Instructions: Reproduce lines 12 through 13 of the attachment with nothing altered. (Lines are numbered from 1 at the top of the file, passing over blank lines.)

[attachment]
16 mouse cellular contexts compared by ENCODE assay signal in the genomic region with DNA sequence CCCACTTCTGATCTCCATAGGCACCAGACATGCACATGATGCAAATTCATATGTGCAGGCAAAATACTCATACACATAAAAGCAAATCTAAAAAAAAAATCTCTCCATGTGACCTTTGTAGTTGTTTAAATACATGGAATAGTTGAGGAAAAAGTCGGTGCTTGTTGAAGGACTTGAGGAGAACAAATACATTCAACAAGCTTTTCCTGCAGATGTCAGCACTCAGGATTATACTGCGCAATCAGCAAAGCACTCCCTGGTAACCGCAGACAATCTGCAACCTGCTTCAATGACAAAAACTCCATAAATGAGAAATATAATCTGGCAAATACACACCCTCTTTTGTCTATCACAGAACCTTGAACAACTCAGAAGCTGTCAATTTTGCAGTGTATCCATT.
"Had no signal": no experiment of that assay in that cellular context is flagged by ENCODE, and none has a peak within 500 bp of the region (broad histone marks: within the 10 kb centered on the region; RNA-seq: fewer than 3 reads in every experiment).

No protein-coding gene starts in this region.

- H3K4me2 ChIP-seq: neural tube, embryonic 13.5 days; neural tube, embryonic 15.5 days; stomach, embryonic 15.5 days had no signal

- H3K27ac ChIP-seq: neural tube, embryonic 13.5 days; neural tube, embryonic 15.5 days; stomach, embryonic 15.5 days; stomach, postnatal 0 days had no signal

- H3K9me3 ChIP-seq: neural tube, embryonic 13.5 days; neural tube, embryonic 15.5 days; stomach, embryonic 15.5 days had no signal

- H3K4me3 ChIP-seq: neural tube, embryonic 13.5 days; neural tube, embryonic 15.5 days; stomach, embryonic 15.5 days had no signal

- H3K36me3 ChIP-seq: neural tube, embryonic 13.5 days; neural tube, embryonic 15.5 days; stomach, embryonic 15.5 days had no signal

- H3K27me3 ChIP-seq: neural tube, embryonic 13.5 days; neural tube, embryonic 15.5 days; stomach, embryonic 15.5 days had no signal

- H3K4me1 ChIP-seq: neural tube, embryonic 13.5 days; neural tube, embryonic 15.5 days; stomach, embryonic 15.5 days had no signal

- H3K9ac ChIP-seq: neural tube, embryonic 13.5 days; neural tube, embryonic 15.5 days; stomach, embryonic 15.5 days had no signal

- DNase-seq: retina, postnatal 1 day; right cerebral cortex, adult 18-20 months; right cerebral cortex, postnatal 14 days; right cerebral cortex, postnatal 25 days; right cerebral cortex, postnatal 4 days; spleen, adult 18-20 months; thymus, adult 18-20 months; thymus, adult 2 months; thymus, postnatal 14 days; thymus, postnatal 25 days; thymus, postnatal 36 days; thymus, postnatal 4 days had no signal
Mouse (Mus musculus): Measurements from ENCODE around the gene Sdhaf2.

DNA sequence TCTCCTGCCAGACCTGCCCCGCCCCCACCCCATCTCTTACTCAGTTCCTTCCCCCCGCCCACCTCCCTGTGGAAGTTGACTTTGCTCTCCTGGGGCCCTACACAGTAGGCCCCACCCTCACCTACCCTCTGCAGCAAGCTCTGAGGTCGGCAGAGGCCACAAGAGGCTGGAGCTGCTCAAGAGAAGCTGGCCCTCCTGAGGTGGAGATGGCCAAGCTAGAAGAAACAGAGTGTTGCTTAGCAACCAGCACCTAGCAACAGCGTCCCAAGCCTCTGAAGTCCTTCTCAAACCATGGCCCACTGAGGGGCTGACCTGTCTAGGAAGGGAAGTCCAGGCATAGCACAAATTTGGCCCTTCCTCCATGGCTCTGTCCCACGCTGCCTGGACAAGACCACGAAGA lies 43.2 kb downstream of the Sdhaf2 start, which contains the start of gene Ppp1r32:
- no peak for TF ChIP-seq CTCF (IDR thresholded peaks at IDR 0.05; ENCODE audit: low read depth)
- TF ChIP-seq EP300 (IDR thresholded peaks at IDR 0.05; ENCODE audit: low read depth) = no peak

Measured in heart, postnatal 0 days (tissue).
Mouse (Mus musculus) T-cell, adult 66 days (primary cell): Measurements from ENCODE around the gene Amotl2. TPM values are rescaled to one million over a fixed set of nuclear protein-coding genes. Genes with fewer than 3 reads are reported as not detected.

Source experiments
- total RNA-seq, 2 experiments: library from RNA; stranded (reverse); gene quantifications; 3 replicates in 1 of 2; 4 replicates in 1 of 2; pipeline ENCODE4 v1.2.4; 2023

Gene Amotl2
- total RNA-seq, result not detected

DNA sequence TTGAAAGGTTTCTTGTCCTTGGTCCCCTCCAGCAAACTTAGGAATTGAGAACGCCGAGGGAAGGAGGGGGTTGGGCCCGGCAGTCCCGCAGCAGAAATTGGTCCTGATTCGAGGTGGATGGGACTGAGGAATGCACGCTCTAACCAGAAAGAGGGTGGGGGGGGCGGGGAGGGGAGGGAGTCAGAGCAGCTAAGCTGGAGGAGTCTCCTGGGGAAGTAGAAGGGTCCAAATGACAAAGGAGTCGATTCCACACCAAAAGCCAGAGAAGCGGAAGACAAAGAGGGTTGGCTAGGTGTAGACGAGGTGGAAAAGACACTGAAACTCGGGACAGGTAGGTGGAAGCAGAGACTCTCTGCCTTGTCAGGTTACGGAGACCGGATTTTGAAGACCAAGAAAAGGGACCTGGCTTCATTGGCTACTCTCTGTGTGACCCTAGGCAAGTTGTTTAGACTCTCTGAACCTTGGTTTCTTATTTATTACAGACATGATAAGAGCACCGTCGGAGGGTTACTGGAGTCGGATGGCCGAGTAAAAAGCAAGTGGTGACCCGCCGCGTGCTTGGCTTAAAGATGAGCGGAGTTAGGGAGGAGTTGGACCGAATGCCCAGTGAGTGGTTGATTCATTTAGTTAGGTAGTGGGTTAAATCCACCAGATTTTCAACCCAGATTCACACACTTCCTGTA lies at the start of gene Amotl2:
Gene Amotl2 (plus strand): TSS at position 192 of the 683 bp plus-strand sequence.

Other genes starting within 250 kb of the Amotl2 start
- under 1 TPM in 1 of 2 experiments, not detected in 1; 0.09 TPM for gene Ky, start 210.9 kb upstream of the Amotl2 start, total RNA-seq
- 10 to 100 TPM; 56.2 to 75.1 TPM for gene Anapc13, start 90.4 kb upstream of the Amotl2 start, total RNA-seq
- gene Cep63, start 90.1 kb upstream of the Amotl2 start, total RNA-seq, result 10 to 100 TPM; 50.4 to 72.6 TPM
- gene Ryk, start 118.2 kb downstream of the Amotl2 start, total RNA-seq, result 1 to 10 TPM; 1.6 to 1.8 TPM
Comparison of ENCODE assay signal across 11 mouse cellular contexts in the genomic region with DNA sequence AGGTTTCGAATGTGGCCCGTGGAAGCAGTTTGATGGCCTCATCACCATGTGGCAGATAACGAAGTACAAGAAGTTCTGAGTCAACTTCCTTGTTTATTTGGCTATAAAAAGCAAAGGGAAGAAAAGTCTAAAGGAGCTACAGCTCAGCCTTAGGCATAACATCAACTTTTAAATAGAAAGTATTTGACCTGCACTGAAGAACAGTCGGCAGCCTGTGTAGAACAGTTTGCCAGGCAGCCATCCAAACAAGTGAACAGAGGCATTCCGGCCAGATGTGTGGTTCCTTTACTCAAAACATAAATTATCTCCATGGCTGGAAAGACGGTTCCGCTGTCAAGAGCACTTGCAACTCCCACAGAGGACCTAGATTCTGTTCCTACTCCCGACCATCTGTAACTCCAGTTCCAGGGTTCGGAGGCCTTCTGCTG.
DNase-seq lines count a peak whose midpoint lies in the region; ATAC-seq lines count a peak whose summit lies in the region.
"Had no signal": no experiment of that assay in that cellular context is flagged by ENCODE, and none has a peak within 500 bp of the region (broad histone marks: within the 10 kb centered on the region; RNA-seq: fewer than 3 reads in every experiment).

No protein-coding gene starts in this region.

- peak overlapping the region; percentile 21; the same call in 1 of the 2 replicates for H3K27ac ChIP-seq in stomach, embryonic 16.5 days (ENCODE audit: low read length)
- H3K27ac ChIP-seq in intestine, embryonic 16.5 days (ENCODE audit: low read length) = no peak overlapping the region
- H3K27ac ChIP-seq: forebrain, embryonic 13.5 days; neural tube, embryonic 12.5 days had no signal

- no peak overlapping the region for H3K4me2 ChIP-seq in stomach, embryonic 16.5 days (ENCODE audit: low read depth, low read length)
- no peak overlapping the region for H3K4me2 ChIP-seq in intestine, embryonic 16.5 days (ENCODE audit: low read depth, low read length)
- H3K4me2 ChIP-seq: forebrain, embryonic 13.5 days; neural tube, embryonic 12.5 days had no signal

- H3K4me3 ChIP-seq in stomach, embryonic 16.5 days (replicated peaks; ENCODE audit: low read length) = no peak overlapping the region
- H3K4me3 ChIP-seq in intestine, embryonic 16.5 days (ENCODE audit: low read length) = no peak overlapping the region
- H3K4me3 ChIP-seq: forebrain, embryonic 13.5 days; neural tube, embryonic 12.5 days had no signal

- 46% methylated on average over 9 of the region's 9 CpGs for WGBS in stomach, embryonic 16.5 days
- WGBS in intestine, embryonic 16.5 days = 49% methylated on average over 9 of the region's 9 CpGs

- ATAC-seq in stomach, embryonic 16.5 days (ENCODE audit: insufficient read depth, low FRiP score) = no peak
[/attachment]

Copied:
- DNase-seq: retina, postnatal 1 day; right cerebral cortex, adult 18-20 months; right cerebral cortex, postnatal 14 days; right cerebral cortex, postnatal 25 days; right cerebral cortex, postnatal 4 days; spleen, adult 18-20 months; thymus, adult 18-20 months; thymus, adult 2 months; thymus, postnatal 14 days; thymus, postnatal 25 days; thymus, postnatal 36 days; thymus, postnatal 4 days had no signal
Mouse (Mus musculus): Measurements from ENCODE around the gene Sdhaf2.